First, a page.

Blogs 110-80

Day 103...Solitude

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I got a late start today, due to not getting to bed last night until later than normal. Nice thing that I was the only person at the shelter. I could be as loud as I wanted and not have to worry about waking anyone else up.

My system is on a very consistent cycle, every day at the same time (or within 15 minutes) I will have to dig a cat hole. Today, since I started later, I had to stop almost immediatley after I started hiking.

It was one of those days that was really tough, there weren't any extremely big ups or downs, but there were a lot of smaller ones and to top it off, today was hot and sunny.

Again like yesterday, I saw very few people, only 6 total. Four of the hikers were headed south. I am surprised of how few people I have seen the past few days, hopefully I see more people tomorrow.

The 100 Mile Wilderness is the remotest part of the trail. It runs from Monson, Maine to Abol Bridge, which is about 15 miles from the summit of Katahdin. What I gathered, from other hikers before I started this section, is that the first 50 miles are very tough and the last 50 miles are not hard at all. I am looking forward to the second half.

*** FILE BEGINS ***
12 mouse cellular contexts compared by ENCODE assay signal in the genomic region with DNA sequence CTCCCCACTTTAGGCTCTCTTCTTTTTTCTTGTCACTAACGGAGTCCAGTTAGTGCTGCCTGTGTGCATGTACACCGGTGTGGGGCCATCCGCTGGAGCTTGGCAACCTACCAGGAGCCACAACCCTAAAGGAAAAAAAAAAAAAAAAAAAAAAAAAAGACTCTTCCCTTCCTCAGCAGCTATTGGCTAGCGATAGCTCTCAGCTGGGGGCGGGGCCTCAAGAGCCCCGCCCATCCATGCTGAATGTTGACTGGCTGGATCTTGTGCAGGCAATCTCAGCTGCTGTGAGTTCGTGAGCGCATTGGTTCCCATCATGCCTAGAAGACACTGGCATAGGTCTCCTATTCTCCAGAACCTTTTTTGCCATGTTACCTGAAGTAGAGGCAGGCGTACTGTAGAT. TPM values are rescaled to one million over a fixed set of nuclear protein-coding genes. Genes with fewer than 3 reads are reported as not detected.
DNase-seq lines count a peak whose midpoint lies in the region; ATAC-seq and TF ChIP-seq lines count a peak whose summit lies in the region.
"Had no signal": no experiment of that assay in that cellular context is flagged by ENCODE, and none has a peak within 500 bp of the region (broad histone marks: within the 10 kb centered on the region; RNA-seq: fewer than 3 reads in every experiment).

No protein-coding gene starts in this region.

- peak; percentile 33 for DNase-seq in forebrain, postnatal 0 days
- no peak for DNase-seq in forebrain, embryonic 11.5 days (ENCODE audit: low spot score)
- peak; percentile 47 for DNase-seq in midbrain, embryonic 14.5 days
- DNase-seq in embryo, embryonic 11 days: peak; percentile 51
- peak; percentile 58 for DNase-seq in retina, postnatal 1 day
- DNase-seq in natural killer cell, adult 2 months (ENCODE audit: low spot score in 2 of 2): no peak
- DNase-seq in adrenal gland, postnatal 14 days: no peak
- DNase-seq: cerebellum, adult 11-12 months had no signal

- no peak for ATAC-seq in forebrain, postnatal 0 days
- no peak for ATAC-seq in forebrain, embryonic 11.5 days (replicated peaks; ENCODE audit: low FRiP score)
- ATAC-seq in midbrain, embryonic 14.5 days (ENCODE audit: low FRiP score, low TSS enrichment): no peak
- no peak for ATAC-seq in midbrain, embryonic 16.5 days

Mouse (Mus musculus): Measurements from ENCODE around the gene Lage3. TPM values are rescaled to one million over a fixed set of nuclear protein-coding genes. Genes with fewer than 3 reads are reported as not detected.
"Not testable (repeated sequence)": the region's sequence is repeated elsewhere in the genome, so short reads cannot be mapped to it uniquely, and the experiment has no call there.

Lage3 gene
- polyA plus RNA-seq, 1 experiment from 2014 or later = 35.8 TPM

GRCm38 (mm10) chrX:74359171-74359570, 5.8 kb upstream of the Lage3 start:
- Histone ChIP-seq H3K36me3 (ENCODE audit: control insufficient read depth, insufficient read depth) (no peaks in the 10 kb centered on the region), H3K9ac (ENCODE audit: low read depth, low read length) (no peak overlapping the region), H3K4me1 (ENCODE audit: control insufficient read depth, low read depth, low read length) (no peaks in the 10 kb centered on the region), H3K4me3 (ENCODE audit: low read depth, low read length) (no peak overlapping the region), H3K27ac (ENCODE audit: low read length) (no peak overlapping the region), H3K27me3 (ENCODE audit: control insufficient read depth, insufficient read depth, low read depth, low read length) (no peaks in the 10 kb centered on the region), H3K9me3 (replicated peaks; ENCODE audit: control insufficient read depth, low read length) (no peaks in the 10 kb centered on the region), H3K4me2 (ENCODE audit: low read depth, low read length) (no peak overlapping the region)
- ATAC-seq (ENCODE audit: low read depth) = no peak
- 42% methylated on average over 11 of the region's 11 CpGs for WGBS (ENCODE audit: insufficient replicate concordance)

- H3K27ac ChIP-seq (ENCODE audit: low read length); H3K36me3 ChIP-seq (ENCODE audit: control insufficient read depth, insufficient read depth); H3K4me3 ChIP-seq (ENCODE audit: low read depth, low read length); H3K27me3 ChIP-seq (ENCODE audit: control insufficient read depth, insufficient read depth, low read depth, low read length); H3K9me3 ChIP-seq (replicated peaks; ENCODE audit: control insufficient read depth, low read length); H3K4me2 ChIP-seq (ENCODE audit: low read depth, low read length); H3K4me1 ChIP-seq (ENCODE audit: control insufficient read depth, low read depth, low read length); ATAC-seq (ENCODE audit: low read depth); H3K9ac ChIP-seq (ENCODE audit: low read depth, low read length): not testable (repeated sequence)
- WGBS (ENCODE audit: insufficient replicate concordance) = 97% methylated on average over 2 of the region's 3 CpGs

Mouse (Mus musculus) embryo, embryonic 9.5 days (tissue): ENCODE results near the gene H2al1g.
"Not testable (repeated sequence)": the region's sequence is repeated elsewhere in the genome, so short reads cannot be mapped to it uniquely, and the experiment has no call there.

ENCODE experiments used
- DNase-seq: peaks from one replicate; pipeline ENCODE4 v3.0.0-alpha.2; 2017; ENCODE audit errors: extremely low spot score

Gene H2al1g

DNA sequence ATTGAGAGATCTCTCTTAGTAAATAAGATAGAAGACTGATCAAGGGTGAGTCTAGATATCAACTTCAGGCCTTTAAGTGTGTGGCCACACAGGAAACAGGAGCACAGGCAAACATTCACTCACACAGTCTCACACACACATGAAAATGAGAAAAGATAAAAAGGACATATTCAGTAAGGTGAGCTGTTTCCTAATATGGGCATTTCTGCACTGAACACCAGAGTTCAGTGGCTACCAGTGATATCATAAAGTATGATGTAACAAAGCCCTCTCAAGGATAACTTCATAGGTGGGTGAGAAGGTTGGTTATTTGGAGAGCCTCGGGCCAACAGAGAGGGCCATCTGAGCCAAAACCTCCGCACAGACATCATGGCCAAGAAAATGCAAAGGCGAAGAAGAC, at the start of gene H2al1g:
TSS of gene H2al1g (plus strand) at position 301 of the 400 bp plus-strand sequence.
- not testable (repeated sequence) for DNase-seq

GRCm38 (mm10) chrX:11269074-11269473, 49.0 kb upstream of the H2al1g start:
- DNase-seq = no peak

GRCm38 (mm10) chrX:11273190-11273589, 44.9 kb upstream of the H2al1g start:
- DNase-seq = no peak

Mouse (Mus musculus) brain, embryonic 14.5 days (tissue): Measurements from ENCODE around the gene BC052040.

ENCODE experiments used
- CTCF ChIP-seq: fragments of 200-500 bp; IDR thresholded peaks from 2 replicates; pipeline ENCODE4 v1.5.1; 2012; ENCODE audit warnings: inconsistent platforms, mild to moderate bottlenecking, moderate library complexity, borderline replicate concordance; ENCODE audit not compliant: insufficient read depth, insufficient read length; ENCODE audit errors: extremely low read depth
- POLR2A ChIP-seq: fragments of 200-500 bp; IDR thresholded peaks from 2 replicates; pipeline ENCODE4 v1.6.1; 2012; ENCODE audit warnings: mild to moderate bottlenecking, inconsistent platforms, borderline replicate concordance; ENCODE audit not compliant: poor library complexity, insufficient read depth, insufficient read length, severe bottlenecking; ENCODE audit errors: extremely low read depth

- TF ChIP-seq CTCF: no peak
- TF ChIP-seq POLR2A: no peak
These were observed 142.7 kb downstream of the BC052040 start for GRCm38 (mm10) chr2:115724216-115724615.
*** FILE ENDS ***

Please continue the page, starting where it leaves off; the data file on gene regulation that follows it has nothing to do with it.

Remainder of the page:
I decided that it would be a good idea to stop around 6:30 pm to get a good night sleep and hit the trail early the next morning. Thankfully there was a stream that I crossed and filled up water only a stone's throw from a stealth site. It's been a while since I have been this tired at the end of a day. I think the heat has a lot to do with it.

As I was typing up the blog it started to really rain. I enjoy sleeping when it is raining; of course, I enjoy sleeping all the time, and in fact it is one of my favorite parts of backpacking.

Miles: 21.3 

Leeman brook Lean-to to Stealth Site

Location: Latitude: 45.44920, Longitude: -69.28546 

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Day 102...the 100 Mile Wilderness

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It was a clear sunny day, barely a cloud in the sky. And the day started, if you could believe it, by going uphill.  Today is the day of the eclipse, although where I am, the sun will only be partially blocked by the moon.

I only saw one other NoBo today, not too many SoBos. It is weird to see so few people now on the trail.

From 11:30 to 1:00 pm I hiked alongside a river, which meant the the terrain was more flat; in turn what that meant was I could hike faster. 

When I was only 3 miles on the trail outside of the road to Monson, Maine,  I was greeted by two guys sitting in chairs drinking beer. They said "We got c o l d  beer and h o t  dogs, welcome to Monson!"  I took them up on the hot dogs before continuing on.